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Dark matter in the first stars of the universe: evolution and rotation

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  • Figure 1. left, Hertzsprung-Russell Diagram for a 20 M with different density of WIMPs in its surrounding. The stars are the position on the ZAMS of the same 20 M star in the paper of Taoso et al. 2008 where the WIMPs subroutines come from. The difference comes from the improvement in the stellar evolutionary code GENEC (from the Observatoire de Genève). right, The time of the end of the H-burning phase as a function of the WIMPs density.
  • Figure 2. Element abundances during the MS, inside a 20 M star with a WIMPs density of 1 x 1010 GeV/cm3, as a function of the radius of the star and as a function of the time, without rotation left and with an initial rotation of 40% the critical velocity right. Adding the rotation increase even more the lifetime of the star.

Anaïs Pauchet

We know that huge halos of Dark Matter (DM) that we call Dark Matter Halos (DMHs) induced the formation of galaxies by creating an important gravity potential. It is likely that in the center of those potentials, what will become the center of a primordial galaxy, the first stars of the universe were formed. Those stars are called Pop III stars and were very massive.
We don’t know what DM is composed of, nevertheless we suppose it has a mass, thus it interacts through gravitation with baryonic matter. It could also interact with baryonic matter through other effects but only for an infinitesimal proportion (with a really small cross section), then, which can only take place when DM and baryonic matter are in really high density simultaneously, i.e. in the center of DMHs. Hence, Except for gravity, the presence of DM could also have an impact on the structure and composition of Pop III stars. During my master’s thesis in the Observatoire de Genève with Pr. Meynet, I studied the effect of one DM candidate: the Weakly Interacting Massive Particle (WIMP), on the formation and evolution of Pop III stars.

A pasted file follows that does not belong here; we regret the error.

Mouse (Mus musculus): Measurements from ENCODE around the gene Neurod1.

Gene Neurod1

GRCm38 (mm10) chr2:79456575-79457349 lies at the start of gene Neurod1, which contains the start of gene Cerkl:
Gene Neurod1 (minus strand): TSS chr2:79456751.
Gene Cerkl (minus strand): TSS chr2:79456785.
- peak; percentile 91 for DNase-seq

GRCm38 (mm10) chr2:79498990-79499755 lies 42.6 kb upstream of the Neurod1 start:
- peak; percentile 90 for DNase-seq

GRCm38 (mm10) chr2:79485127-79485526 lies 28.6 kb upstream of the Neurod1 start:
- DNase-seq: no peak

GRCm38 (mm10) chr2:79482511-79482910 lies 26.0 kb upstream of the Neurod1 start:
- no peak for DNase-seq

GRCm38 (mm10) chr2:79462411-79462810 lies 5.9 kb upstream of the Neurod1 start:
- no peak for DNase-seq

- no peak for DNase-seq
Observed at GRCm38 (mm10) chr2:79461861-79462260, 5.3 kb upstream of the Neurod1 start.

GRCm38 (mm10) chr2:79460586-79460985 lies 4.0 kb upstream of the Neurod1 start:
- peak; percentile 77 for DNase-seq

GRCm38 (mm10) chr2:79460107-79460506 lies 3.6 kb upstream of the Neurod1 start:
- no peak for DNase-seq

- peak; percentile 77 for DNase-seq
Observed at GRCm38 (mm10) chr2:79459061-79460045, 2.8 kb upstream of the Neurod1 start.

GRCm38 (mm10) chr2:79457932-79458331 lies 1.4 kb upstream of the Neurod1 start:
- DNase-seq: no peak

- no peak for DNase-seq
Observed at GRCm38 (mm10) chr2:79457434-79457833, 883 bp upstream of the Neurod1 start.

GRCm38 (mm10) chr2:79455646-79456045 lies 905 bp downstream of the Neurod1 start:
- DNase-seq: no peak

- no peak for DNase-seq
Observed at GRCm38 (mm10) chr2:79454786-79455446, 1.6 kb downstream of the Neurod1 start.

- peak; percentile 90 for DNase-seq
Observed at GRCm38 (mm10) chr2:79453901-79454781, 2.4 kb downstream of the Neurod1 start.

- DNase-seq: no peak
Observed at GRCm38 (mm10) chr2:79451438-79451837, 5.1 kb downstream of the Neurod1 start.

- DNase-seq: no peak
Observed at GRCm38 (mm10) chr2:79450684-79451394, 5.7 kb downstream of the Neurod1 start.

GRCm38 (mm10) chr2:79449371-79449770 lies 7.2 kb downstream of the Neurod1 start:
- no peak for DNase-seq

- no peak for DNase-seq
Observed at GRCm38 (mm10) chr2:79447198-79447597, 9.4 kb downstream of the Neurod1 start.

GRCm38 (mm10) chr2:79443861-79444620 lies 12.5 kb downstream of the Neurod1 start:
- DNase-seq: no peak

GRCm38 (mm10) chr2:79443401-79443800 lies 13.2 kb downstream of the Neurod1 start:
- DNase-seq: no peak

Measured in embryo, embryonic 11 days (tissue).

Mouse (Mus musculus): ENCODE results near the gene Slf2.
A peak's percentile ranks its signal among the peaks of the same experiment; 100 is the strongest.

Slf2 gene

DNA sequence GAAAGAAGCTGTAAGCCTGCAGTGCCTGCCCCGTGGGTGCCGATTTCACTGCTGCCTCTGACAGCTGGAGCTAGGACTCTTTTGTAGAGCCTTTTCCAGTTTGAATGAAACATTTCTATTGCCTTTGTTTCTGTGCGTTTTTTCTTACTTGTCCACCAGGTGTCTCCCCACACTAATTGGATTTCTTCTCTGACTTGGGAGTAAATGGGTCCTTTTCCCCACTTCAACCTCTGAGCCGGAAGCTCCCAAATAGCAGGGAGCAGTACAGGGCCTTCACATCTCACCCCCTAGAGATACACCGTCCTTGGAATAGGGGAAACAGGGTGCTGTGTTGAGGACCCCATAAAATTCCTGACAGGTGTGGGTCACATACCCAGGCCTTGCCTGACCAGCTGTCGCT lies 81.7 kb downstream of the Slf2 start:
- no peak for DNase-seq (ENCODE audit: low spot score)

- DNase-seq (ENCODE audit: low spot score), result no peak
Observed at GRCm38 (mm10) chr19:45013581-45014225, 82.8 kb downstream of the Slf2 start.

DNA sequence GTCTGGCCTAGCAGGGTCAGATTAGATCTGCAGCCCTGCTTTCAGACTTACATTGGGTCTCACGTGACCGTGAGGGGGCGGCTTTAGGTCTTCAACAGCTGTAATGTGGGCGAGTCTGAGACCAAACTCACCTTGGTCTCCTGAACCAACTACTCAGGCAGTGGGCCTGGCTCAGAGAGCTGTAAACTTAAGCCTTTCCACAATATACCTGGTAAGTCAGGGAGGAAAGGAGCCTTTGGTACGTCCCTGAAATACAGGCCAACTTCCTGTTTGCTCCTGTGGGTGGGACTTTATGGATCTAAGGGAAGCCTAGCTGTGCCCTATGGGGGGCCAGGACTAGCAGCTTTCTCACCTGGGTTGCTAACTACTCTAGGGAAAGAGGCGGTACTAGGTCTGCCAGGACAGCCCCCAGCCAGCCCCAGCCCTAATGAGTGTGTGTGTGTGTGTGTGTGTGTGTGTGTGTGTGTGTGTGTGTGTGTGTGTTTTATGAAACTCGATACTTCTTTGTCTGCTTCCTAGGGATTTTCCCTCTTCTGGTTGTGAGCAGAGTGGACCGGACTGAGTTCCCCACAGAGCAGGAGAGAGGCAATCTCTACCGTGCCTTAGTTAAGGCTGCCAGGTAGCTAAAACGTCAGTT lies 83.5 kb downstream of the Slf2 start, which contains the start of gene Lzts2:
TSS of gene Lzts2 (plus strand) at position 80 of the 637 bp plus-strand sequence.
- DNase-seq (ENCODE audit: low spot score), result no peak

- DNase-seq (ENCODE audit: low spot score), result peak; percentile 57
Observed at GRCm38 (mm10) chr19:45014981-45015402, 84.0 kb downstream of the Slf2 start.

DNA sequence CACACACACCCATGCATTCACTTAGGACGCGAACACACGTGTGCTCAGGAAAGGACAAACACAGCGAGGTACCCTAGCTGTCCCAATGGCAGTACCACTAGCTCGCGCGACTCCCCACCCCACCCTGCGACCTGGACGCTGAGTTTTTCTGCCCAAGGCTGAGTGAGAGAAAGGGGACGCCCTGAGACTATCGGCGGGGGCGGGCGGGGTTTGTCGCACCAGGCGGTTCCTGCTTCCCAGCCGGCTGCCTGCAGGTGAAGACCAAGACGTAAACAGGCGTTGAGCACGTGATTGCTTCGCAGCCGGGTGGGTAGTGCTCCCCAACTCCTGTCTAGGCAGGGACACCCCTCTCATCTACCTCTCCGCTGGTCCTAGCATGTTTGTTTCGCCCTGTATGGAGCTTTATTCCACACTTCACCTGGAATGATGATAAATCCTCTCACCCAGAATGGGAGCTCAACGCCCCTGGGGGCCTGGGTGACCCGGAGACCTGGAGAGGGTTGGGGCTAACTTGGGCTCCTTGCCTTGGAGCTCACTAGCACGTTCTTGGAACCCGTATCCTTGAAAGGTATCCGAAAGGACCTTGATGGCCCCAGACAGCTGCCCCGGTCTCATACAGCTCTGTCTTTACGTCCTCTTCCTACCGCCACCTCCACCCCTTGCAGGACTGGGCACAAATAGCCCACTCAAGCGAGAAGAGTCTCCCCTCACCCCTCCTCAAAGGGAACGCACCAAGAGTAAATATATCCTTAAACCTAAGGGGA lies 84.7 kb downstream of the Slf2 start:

WIMPs can interact in different ways with baryonic matter (only hydrogen and helium in the early universe) inside the star. (1) They can be scattered from one atom to another and lose momentum to finally be captured by one of them. This only takes place when the probability of collision is high enough to occur several times when the WIMP is passing the star i.e. in the densest part of the star, the center. (2) As WIMPs are their own antiparticle they can annihilate themselves and give the resulting energy to the atom that captured them. As capture occurs in the center of the star, the annihilation too, it then brings a new source of energy in the center of the star.
Other mechanisms exist but they are negligible for high mass stars so I won’t present them here. On the Figure 1, left, we can see the Hertzsprung–Russell diagram (HRD) of a 20 M star surrounded by different densities of WIMPs. We can see that the more we increase the WIMPs density the more the position of the Zero Age Main Sequence (ZAMS) is shifted toward lower temperatures. This is due to the fact that the new source of energy in the center of the star makes the star inflate, which will decrease its surface temperature. Another effect is that the energy coming from the WIMP annihilation will overcome the energy produced by nuclear fusion and the star will be sustained longer without burning hydrogen. This results in increasing the lifetime of the star drastically. For example, a 20 M star with no WIMP stays in the main sequence (MS) during ~10 Myr while we can see in Figure 1, right, that the same star with 2 x 1010 GeV/cm3 WIMPs density stays ~ 700 Myr.

During my Master’s thesis I also studied the effect of rotation in addition to the WIMP on Pop III star evolution. We found that, as the lifetime of the star was increased, the energy had more time to be transported toward the surface, thus, after the ZAMS the surface temperature and luminosity tend to be higher. The elements (H and He) had also more time to be mixed and the composition of the star is more homogeneous (see Figure 2). If the rotation speed and/or WIMP density were high enough we could reach a star only composed of He at the end of the MS (it could be a way to detect them). Unfortunately, as we increase the WIMP density and/or rotation speed, the rotation speed reaches the critical velocity (where the star is not stable anymore) more rapidly.